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§ 191. Police regalation of corporations in general. — But the corporation is no more subject to arbitrary regulations than is the individual. In order that the regulation of a corporation may be within the constitutional limitations of police power, it must have reference to the welfare of society by the prevention or control of those actions which are calculated to inflict injury upon the public or the individual. As in all other cases of the exercise of the police power, the police regulations of corporations must be confined to the enforcement of the maxim, sic ulere tuo, ut alienum non ladas, subject to the observance of which every corporate charter must be supposed to have been granted. Any attempt, under the guise of police regulations, to repeal or amend the charter, or to abridge any of the corporate rights and privileges, would of course be unconstitutional and void. The property of the corporation cannot be confiscated, under pretense of being a police regulation, without payment of compensation. Thus, it was held unconstitutional for a law to require an existing turnpike company to set back its first gate two miles from the corporate limits of a town, which had grown up at the original gate, under penalty of forfeiting all right to tolls.? The two miles of road, included within the existing turnpike, might have been confiscated in the exercise of the power of eminent domain, but compensation for the loss would have been required. So, also, would it be unlawful to compel a railroad or turnpike to permit certain persons to make use of the road without paying the cus
1 State o. Noyes, 47 Me. 189; Washington Bridge Co. 0. State, 18 Conn. 53; Benson v. Mayor, etc., of N. Y. 10 Barb. 223; Hegeman .. Western R. R. Co., 13 N. Y. 9; Commonwealth v. Pennsylvania Canal Co., 66 Pa. St. 41; Bailey v. Philadelphia, etc., R. R. Co., 4 Harr. 389; People v. Jackson, etc., Plank Road Co., 9 Mich. 285; Attorney-General 0. Chicago, etc., R. R. Co., 35 Wis. 425; Sioan o. Pacific R. R. Co., 61 Mo. 24.
2 White's Creek Turnpike Co. v. Davidson Co., 3 Tenn. Ch. 396. See Detroit v. Plankroad Co., 13 Mich. 140.
tomary toll. And while it is permissible to prohibit a corporation from doing the thing, or engaging in the business, for which it was created, no law can make the corporation responsible for the damages suffered by the public, as a consequenee of what the corporation was authorized to do. Thus, for example, where the legislature authorized the construction of a bridge over a navigable stream, of such dimensions that it would necessarily become an obstruction to the navigation of the river, the bridge company could not be made responsible to those whose navigation of the stream was impeded, for that would in effect be a deprivation of the corporate rights. So, also, would it be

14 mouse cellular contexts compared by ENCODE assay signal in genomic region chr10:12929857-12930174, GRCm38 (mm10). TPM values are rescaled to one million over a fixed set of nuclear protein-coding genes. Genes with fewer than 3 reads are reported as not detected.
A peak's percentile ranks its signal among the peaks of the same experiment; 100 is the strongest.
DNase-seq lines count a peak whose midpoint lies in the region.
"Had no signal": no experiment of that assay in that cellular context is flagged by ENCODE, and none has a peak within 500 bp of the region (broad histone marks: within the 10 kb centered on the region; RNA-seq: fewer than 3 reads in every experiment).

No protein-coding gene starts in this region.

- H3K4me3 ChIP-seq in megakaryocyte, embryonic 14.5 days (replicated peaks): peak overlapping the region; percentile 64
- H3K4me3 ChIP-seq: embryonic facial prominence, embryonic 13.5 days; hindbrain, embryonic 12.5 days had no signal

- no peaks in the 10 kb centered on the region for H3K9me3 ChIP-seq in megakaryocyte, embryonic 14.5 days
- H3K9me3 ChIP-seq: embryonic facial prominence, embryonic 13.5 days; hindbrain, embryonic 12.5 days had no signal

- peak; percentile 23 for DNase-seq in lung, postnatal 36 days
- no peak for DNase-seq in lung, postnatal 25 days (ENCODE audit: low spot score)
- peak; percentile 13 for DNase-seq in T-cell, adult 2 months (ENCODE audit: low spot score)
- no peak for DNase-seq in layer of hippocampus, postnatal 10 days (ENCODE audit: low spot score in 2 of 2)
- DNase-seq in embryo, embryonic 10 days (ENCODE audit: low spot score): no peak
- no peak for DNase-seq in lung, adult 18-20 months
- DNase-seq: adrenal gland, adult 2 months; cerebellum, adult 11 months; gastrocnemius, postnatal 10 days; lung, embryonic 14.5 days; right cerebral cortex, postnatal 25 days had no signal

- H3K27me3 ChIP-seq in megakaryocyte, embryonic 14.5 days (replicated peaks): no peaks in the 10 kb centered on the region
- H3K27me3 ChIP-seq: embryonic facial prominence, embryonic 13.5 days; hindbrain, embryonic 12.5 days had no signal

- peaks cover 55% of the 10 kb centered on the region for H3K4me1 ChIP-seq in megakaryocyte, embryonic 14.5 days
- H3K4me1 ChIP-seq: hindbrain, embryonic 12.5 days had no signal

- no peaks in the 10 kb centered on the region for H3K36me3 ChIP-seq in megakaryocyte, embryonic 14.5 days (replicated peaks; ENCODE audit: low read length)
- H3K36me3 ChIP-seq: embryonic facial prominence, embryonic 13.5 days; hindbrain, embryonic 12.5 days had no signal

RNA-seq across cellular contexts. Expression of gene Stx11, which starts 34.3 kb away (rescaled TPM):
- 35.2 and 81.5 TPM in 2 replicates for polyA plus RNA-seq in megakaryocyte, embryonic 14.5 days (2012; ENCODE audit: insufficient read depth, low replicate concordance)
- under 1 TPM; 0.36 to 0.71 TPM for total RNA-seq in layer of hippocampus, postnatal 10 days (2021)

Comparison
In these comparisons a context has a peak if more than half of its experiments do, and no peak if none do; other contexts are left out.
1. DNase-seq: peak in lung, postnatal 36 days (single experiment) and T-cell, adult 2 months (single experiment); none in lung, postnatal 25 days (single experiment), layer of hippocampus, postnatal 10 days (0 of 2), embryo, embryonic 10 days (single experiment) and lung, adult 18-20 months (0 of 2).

, unlawful for the legislature to provide by a subsequent law for the complete forfeiture of the charter as a penalty for a prohibited act which under the existing law was a cause for only a partial forfeiture, because the enforcement of the new penalty against a corporation for acts already done would operate to impair the obligation of contracts. But there is no constitutional objection to the application to existing corporations of new remedies for the attainment of justice, and to secure a performance of the corporate duties to the public. For example, it is lawful for a legislature to extend the individual liability of the stockholders of a bank for any debt thereafter incurred. A law is valid, also, which provides that existing corporations shall maintain their corporate organizations for a limited period after their dissolution, and continue their capacity for being sued, for the purpose of winding up its affairs.S
1 Pingry o.
Washburn, 1 Aiken, 264. 2 Bailey o.
Philadelphia, etc., R. R. Co., 4 Harr. 389. 8 People v. Jackson, etc., Plankroad Co., 9 Mich. 285.
4 Crawford v Branch Bank, 7 How. 279; Gowen v. Penobscot R. R. Co., 44 Me. 140; Commonwealth v. Cochituate Bank, 3 Allen, 42.
6 Stanley o. Stanley, 26 Me. 196; Coffin v. Rich, 45 Me. 507; Hathorne 0. Calef, 53 Me, 471; Child o. Coffin, 17 Mass. 64; Gray o. Coffin, 9 Cush. 200. & Lincoln, etc., Bank o. Richardson, 1 Greenl. 79. Franklin Bank o. Cooper, 36 Me. 179; Foster o. Essex Bank, 10 Mass. 245; Nevitt o. Bank of Port Gibson, 6 Smedes & M. 513. And a State law of this kind may be made to apply to foreign corporations, in the endeavor to secure a just distribution of their assets lying within the jurisdiction of the State, which enacted the law. McGoon o. Scales, 9 Wall. 31; Stetson e. City Bank, 2 Ohio St. 114; Lewis v. Bank of Kentucky, 12 Ohio St. 132.
Corporations may also be required to submit to an inspection of their affairs by a public official, in order to asCortain any breaches of duty to the public. And the legislature may lawfully provide the extreme remedy of dissolving the bank or other corporation, whenever, upon eximination by the public inspector, it should be found in an insolvent condition. In the case last cited, it was held that a law was constitutional, which provided for the judicial dissolution of an insurance company, chartered under the laws of the State, whenever the auditor upon examination of its affairs, should be of the opinion that its financial condition is such as to render its further continuance hazardous to those who are insured in the company. In pronouncing the law to be constitutional the court says: